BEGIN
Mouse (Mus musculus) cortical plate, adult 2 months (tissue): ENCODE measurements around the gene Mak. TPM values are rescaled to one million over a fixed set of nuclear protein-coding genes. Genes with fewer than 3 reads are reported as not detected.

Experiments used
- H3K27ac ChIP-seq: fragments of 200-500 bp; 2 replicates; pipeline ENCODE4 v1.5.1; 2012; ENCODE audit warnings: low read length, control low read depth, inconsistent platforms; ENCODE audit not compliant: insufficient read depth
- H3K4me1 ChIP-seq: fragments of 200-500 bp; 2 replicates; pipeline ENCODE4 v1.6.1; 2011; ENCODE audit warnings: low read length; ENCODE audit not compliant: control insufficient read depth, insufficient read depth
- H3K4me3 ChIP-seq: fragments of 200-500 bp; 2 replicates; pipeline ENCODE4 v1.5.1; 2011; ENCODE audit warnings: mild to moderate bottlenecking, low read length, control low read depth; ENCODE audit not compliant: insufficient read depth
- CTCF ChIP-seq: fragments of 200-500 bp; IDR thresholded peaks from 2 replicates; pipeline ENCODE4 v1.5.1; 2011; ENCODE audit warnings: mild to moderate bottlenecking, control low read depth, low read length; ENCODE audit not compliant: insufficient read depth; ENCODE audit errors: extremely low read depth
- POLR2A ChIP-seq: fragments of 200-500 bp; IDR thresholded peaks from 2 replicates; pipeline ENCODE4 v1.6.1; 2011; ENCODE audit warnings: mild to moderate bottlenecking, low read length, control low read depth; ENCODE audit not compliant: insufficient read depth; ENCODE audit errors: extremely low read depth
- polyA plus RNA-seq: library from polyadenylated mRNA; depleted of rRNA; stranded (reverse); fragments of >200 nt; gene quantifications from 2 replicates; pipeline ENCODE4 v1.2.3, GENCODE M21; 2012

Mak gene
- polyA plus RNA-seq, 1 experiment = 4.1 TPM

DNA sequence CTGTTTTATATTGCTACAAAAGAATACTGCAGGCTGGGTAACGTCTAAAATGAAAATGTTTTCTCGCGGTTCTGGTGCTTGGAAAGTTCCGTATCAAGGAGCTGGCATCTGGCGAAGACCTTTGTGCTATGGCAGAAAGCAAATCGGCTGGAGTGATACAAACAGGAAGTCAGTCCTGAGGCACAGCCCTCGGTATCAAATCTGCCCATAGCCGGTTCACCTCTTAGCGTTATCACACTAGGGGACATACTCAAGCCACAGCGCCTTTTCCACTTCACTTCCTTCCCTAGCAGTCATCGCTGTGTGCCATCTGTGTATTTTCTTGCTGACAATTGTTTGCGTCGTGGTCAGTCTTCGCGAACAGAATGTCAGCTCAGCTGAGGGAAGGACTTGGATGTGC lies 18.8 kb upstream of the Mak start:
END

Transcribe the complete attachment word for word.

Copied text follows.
Mouse (Mus musculus) cortical plate, adult 2 months (tissue): ENCODE measurements around the gene Mak. TPM values are rescaled to one million over a fixed set of nuclear protein-coding genes. Genes with fewer than 3 reads are reported as not detected.

Experiments used
- H3K27ac ChIP-seq: fragments of 200-500 bp; 2 replicates; pipeline ENCODE4 v1.5.1; 2012; ENCODE audit warnings: low read length, control low read depth, inconsistent platforms; ENCODE audit not compliant: insufficient read depth
- H3K4me1 ChIP-seq: fragments of 200-500 bp; 2 replicates; pipeline ENCODE4 v1.6.1; 2011; ENCODE audit warnings: low read length; ENCODE audit not compliant: control insufficient read depth, insufficient read depth
- H3K4me3 ChIP-seq: fragments of 200-500 bp; 2 replicates; pipeline ENCODE4 v1.5.1; 2011; ENCODE audit warnings: mild to moderate bottlenecking, low read length, control low read depth; ENCODE audit not compliant: insufficient read depth
- CTCF ChIP-seq: fragments of 200-500 bp; IDR thresholded peaks from 2 replicates; pipeline ENCODE4 v1.5.1; 2011; ENCODE audit warnings: mild to moderate bottlenecking, control low read depth, low read length; ENCODE audit not compliant: insufficient read depth; ENCODE audit errors: extremely low read depth
- POLR2A ChIP-seq: fragments of 200-500 bp; IDR thresholded peaks from 2 replicates; pipeline ENCODE4 v1.6.1; 2011; ENCODE audit warnings: mild to moderate bottlenecking, low read length, control low read depth; ENCODE audit not compliant: insufficient read depth; ENCODE audit errors: extremely low read depth
- polyA plus RNA-seq: library from polyadenylated mRNA; depleted of rRNA; stranded (reverse); fragments of >200 nt; gene quantifications from 2 replicates; pipeline ENCODE4 v1.2.3, GENCODE M21; 2012

Mak gene
- polyA plus RNA-seq, 1 experiment = 4.1 TPM

DNA sequence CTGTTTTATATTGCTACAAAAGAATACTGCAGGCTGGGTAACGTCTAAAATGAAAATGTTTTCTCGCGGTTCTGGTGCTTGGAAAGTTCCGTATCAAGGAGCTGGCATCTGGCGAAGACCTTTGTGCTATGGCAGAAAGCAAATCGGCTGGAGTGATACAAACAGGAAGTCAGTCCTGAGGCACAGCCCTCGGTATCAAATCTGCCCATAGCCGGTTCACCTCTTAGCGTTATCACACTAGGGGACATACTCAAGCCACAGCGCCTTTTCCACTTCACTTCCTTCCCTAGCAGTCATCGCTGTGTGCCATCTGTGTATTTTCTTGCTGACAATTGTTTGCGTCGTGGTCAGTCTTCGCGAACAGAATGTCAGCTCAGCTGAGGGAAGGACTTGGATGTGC lies 18.8 kb upstream of the Mak start: